Round two with Dean Huang, exec chef of Super Star Asian
This is part two of my interview with Dean Hunag, exec chef of Super Star Asian. Part one of our conversation ran in this space yesterday.
What you'd like to see more of in Denver/Boulder from a culinary standpoint: I'd like to see more chefs exchange their cooking styles with one another. I'd like to see a chef who makes French cuisine, for example, share their tips and secrets with, say, a Chinese chef. I hear that Matt Selby at Vesta Dipping Grill makes great sauces, so I'd like him to give me some pointers because I cook with a lot of different kinds of sauces, and perhaps I could share some of my Chinese cooking secrets with him, too. By sharing and exchanging tips, I believe we could all learn a few new things that could make the Denver culinary scene even better.
What you'd like to see less of in Denver/Boulder from a culinary standpoint: A lot less of the so-called Chinese food that really isn't authentic Chinese cooking -- like beef and broccoli, which misleads the public into thinking that it's real Chinese food, which it's not. I'll bet my chopsticks that you won't see a beef and broccoli dish anywhere in China, or even Asia. Compared to bigger cities like L.A., Denver Chinese restaurants are pretty average.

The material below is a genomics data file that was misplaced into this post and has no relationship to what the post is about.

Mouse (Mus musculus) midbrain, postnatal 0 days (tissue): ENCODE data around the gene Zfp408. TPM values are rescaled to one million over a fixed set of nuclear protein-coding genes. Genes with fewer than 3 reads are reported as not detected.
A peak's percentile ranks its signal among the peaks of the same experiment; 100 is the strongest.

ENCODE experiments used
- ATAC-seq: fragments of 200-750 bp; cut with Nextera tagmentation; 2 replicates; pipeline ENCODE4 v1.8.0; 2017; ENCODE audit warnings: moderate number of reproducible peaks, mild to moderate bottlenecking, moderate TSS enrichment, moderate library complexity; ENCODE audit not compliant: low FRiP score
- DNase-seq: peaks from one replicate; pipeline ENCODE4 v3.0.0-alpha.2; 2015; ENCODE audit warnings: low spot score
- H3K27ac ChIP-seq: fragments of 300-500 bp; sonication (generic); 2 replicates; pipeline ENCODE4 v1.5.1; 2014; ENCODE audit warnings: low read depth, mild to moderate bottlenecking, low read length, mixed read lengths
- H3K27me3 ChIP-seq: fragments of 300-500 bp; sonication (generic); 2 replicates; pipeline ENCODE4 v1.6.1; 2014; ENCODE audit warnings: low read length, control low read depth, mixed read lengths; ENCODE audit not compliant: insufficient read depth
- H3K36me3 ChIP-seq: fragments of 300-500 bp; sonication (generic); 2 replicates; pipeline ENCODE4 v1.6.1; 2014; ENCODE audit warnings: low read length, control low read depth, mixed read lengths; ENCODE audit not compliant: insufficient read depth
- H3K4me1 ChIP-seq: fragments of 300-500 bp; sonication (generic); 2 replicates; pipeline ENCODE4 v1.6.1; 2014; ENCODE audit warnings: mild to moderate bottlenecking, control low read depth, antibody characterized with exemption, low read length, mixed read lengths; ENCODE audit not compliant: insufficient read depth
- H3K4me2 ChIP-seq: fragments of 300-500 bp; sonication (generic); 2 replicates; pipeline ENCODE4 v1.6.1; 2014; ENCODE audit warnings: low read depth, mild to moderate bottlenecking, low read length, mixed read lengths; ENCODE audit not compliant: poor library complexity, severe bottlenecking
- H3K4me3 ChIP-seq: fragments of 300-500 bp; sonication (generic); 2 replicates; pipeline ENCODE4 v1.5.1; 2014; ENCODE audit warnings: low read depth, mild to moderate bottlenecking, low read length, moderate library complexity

Rules of conduct in your kitchen: Be neat and clean. I always tell my staff that cleaning and putting things in their proper place are very important, because when it's our rush hour and chaotic, it makes things run much more smoothly when every person knows where all of the ingredients are. Keeping the kitchen clean should be the number-one priority for every kitchen, because only a clean kitchen can cook great food.
What's never in your kitchen? Cigarettes. Most Chinese chefs love to smoke, but I don't. Smoking can alter your tastebuds, and heavy smokers tend to lose the ability to taste after a while, and, as a chef, I never want that to happen, which is why I tell my staff that they can't smoke anywhere near the kitchen. You can smoke after you leave the restaurant or when you're not at work. Believe me, there's plenty of conflict with the smoking issue, and there have been many sous chefs that I would have liked to work with in the past, but they don't want to leave their cigarettes at home, so we end up not working together.
What's always in your kitchen? Oyster sauce, dry garlic and my carving knife, which I use to carve sculptures out of carrots and daikon. I marinate a lot of dishes with a touch of oyster sauce to give them a richer taste, and I use dry garlic in pretty much all of my dishes. I love cooking with garlic, because it's so wonderfully fragrant.
What's the best food- or kitchen-related gift you've been given? The white chef coat that I received when I won the International Master Chef competition for Chinese cuisine. I wear it every time I enter a cooking competition or challenge.